Georg Philip Telemann (1681-1767) and JS Bach (1685-1750) were explicitly rivals only once, and Telemann won. In a sense, however, they were implicitly rivals throughout their contemporaneous careers, and the rivalry was 'no contest'. Telemann was the most celebrated German musician of the age, held choicer posts, got more lucrative commissions, enjoyed more ample resources for performance, heard his music performed more skillfully and for more appreciative audiences. Were those audiences blinded to real excellence and therefore obtuse to Bach's genius? Or was it just luck and happenstance?
The comparison isn't straightforward. The two men, based on their situations, expressed themselves in different genres. Bach wrote his sublime unaccompanied violin and cello suites and his unrivaled keyboard masterworks; Telemann wrote operas and concert-hall oratorios. In one genre, nevertheless, they both produced an enormous repertoire of glorious moving music that was performed almost perfunctorily and thereafter neglected or lost. That genre was the workhorse sacred cantata intended for 'Sunday' worship services in church. The large majority of Bach's surviving cantatas fit this genre, and their immense acclaim in our times -- there are at least half a dozen 'complete' recordings of them on sale today -- would have flabbergasted the congregations that heard them inattentively in their baroque churches. Telemann's church cantatas haven't gained such a following. Not yet, anyway.
The three sacred cantatas recorded here should reveal instantly that Telemann and Bach were writing very similar music, in the same German Protestant musical language they'd both inherited from Buxtehude, Kuhnau, and in fact older Bachs. And they were composing, both of them, with fabulous inventiveness and contrapuntal mastery. The vast majority of listeners, including the humble violists and bassoonists who perform them for a living, would be hard-pressed to detect a difference of quality or even to decide whose work a given cantata was, in a 'blind' comparison. In fact, several cantatas ascribed to Bach by 19th C musicologists have proven to be Telemann's.
"Komm Geist des Herrn" (Come, Holy Ghost) is one cantata about which we know quite a lot as a result of a controversy between the composer and a prominent clergyman. The cantata was performed on Pentecost in all five of the major parish churches of Hamburg in 1759. The brouhaha concerned Telemann's use of a revered chorale text written by Martin Luther but revised by the living poet Friedrich Gottlieb Klopstock. Ach Himmel! Donner und Blitzen! What a radical that Telemann was! Pentecost is the celebration, a major one for Lutherans, of the manifestation of the 'third person' of the Trinity, the Spiritus Sanctus. Telemann's music is ample in every way, an unusually extended ten-movement proclamation of spiritual Good News, complete with trumpets and tympani, four soloists, chorus, and orchestra. Musical variety abounds, yet the work has complete unity and a sense of developing drama. Telemann was a more thorough master of the larger form of the cantata, possibly because of his theater experience, than his provincial Saxon rival. This cantata, IMHO, also matches anything written by that other towering German, il Caro Sassone, in his London exile. The highlight for me is the duet before the final chorale, an example of crafty counterpoint, chromatic daring, and expressive modulation.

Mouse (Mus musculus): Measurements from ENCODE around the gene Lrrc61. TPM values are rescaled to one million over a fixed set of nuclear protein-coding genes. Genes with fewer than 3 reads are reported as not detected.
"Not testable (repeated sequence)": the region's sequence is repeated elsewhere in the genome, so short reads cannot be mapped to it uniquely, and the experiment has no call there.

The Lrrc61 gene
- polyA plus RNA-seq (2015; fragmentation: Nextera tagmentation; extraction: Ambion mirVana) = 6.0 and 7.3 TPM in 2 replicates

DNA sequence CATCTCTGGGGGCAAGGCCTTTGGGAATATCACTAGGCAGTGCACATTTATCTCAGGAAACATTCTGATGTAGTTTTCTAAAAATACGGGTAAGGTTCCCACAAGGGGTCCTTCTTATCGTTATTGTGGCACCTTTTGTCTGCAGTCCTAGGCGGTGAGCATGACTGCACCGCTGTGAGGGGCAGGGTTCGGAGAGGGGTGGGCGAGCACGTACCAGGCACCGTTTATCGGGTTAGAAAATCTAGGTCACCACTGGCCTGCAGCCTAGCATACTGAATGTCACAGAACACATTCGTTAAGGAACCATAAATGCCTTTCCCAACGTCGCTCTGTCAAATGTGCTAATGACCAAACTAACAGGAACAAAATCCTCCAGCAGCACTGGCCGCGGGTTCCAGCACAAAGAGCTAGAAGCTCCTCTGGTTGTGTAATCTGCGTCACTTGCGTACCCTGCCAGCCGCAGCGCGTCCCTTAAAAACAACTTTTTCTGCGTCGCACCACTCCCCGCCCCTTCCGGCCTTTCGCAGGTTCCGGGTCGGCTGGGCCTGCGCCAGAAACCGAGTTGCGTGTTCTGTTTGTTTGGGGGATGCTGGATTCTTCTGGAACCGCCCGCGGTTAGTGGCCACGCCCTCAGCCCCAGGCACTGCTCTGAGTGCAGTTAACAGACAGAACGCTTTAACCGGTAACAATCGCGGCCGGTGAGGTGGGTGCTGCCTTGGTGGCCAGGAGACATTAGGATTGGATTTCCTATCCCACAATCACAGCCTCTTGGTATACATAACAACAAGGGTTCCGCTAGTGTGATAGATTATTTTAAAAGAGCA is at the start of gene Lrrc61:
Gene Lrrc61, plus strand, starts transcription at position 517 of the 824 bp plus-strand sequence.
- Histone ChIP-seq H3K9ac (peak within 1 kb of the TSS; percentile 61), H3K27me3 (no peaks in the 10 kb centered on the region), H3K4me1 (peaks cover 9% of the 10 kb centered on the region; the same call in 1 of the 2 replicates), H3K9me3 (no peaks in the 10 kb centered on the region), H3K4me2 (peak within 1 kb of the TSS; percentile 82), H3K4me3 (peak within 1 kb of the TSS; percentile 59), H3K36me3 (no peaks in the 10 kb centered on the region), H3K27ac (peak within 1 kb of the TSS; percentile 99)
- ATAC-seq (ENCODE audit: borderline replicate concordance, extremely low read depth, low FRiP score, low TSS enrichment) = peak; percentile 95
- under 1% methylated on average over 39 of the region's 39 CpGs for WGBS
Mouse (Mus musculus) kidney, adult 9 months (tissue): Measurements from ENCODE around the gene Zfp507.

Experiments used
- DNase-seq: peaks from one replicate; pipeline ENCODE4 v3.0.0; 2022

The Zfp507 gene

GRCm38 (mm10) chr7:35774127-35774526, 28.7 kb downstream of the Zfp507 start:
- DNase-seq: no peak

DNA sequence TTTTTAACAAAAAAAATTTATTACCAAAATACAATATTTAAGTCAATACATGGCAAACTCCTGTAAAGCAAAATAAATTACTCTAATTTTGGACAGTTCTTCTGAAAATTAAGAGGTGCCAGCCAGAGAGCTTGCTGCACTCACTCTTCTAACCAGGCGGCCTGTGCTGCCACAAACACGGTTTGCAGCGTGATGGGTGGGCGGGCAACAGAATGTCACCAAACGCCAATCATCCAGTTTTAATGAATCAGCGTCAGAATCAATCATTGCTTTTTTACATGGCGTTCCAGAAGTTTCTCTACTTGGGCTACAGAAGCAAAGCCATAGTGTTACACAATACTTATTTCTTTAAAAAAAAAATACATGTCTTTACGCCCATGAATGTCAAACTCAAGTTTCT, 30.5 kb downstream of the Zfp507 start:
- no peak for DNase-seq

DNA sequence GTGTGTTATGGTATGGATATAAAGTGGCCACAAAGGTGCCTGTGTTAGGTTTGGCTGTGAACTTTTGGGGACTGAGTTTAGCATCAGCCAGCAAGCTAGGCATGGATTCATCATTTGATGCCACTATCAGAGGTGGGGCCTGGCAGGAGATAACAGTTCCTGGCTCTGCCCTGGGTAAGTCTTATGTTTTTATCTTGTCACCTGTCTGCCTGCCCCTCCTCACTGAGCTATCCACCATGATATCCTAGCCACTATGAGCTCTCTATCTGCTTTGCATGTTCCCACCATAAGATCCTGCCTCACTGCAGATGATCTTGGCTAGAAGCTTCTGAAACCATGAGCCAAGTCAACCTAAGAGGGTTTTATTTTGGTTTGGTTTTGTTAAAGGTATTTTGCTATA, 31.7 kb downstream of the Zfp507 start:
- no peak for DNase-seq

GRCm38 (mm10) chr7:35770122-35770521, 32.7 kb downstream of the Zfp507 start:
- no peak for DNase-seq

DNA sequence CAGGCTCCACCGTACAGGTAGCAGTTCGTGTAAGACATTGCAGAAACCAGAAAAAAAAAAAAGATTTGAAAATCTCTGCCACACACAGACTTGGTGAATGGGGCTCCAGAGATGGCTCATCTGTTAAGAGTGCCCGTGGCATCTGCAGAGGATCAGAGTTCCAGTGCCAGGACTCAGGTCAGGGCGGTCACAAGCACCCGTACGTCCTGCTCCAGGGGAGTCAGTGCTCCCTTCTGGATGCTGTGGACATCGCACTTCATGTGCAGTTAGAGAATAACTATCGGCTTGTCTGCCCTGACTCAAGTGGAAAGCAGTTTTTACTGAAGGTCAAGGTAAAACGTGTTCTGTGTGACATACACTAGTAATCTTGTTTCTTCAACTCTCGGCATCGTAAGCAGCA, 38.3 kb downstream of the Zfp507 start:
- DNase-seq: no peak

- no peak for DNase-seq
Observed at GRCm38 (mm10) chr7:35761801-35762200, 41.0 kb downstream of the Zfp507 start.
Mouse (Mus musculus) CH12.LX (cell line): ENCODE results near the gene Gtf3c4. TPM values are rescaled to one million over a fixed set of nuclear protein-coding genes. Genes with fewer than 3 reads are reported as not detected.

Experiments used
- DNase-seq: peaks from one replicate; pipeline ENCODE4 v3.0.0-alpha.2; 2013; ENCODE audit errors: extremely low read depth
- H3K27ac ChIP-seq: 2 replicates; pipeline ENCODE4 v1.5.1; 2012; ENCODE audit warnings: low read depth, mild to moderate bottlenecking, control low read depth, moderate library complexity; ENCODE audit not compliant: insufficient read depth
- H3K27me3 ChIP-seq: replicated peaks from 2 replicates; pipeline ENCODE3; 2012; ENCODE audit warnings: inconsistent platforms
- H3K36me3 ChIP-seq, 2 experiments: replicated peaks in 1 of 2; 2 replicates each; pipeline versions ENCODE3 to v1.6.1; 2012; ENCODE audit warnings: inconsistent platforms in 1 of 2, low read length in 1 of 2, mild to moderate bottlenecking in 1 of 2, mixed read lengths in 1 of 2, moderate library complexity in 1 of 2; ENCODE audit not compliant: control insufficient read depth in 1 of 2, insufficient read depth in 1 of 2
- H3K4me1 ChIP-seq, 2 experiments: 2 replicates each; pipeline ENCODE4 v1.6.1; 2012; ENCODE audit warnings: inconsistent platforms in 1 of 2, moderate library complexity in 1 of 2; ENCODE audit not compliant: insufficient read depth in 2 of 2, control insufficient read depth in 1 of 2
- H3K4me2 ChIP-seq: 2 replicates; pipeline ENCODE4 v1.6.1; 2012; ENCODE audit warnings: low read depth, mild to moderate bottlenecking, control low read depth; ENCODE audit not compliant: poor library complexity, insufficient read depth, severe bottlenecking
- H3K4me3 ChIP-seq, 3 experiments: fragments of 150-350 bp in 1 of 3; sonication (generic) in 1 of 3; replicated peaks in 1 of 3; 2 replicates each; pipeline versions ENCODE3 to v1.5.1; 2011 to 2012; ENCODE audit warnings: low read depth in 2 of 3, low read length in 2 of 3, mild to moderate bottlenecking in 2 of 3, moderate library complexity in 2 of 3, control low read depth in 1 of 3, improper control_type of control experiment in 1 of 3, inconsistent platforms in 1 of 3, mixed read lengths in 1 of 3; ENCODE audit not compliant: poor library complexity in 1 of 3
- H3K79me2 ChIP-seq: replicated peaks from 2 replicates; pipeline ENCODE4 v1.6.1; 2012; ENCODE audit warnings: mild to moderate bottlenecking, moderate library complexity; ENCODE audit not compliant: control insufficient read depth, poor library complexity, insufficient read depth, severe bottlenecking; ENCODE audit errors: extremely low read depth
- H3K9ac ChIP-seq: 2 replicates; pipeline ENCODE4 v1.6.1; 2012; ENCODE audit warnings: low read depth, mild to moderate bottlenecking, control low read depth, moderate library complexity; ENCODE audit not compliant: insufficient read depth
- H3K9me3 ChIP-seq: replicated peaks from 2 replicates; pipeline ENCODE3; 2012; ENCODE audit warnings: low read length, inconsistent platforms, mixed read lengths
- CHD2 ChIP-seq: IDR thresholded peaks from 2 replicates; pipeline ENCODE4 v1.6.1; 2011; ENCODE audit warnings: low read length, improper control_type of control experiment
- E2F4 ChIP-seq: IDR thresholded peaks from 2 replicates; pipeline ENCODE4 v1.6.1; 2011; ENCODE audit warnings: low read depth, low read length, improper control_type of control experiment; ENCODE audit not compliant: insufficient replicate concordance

"Kaum wag ich es" (I hardly dare...) is known to have been performed at ordinary Sunday worship services in 1762, but the text is exceptional. Rather than the normal compilation of well-known devotional verses and familiar hymns, Telemann chose to set the entirety of a poem by a young friend, the local literary lion Johann Joachim Eschenburg. Much as the chorale melody might sound like a good old Lutheran hymn, it wasn't one; Telemann composed it in its almost archaic perfection to suit his poet's words. Since the poem is completely strophic, there's no recitativo in this cantata. Instead we hear the chorale, four solo arias, and a reprise of the chorale. The arias offer a remarkably clear succession of emotions, first despair, then penitence, then confusion and bewilderment - all in the voice of a sinner - and then soothing encouragement in the voice of the Redeemer. The cantata concludes with a chorale of grateful confidence.
"Er kam, lobsingt ihm" (He came! Sing praise to him) is another demonstration of Telemann's mastery of the whole form of the cantata. Once again, there is no recitativo. The four soloists sing five freely-structured solo arias -- bass, alto, tenor soprano, bass -- without 'da capo'! They are followed by two choral movements, the first contrapuntal and the conclusion a fine rousing chorale. It's a bold stripped-down structure but scarcely 'minimalist' in its employment of instrumental color: three trumpets, tympani, two traverso flutes, oboe, strings, and organ. And if your musical instincts are religious, you'll hear the glory of the Ascension in every note.
Recorded in 2006, this is one of the most polished performances of the Telemannisches Collegium Michaelstein, conducted by Ludger Rémy. The soloists are soprano Dorothee Mields, alto Elisabeth Graf, tenor Knut Schoch, and bass Ekkehard Abele. Ms Graf has a few moments of 'tolerable-but-not-perfect' tuning but the singing is rich in timbre and affect throughout. The Michaelstein chamber choir is bright in tone, well disciplined in attacks and diction, and excellently balanced. Kudos all around! My only plea for improvement would be that Maestro Rémy replace the hideous back-cover photo of himself smoking a cigarette and looking like a surreptitious survivor from the Baader-Meinhof gang.